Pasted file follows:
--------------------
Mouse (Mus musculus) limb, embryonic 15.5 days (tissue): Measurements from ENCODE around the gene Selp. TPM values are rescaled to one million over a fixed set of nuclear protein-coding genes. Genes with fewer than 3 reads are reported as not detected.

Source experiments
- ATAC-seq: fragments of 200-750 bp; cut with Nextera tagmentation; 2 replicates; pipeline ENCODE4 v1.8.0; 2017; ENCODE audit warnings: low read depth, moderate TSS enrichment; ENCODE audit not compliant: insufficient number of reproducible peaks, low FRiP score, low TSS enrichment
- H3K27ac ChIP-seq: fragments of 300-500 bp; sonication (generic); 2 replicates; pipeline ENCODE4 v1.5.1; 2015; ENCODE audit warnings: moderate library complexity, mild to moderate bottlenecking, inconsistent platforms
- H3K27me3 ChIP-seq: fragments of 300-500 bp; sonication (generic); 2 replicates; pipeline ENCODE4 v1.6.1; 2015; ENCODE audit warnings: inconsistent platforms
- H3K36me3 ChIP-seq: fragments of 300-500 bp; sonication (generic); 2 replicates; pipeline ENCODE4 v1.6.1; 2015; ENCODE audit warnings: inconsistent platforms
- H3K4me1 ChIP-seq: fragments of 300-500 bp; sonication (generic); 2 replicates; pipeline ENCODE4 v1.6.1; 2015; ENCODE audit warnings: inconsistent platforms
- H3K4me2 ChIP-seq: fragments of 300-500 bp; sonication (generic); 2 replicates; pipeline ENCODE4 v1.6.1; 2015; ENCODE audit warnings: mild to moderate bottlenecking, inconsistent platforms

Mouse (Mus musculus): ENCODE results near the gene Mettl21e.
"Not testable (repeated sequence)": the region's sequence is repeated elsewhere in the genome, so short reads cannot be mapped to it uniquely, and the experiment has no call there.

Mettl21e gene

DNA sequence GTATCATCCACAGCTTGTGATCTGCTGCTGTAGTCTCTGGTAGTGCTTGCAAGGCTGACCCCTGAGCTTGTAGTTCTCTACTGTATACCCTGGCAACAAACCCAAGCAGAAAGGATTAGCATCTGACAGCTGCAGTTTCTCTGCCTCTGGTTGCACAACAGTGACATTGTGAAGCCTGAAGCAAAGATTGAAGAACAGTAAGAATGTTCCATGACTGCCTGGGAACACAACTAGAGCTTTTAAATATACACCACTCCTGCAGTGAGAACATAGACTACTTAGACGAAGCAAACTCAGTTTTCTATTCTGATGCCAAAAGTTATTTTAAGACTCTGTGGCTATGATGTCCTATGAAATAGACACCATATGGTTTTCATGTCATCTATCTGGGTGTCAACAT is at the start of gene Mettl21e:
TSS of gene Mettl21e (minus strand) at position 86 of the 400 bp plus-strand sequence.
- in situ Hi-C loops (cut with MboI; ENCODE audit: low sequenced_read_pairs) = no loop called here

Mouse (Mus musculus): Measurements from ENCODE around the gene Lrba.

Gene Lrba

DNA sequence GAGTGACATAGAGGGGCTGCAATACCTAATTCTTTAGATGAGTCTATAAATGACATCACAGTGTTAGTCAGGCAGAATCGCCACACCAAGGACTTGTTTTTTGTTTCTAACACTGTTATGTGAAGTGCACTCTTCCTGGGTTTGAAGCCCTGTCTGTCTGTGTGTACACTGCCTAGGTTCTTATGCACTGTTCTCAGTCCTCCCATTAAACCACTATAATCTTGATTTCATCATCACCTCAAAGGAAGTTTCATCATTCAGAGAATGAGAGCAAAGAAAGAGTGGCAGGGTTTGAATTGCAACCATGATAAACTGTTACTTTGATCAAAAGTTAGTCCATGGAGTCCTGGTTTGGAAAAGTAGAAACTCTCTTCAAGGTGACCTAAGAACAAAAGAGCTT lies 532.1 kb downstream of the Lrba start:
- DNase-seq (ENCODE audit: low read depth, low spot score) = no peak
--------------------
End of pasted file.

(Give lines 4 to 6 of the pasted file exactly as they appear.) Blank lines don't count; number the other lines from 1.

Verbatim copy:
- H3K27ac ChIP-seq: fragments of 300-500 bp; sonication (generic); 2 replicates; pipeline ENCODE4 v1.5.1; 2015; ENCODE audit warnings: moderate library complexity, mild to moderate bottlenecking, inconsistent platforms
- H3K27me3 ChIP-seq: fragments of 300-500 bp; sonication (generic); 2 replicates; pipeline ENCODE4 v1.6.1; 2015; ENCODE audit warnings: inconsistent platforms
- H3K36me3 ChIP-seq: fragments of 300-500 bp; sonication (generic); 2 replicates; pipeline ENCODE4 v1.6.1; 2015; ENCODE audit warnings: inconsistent platforms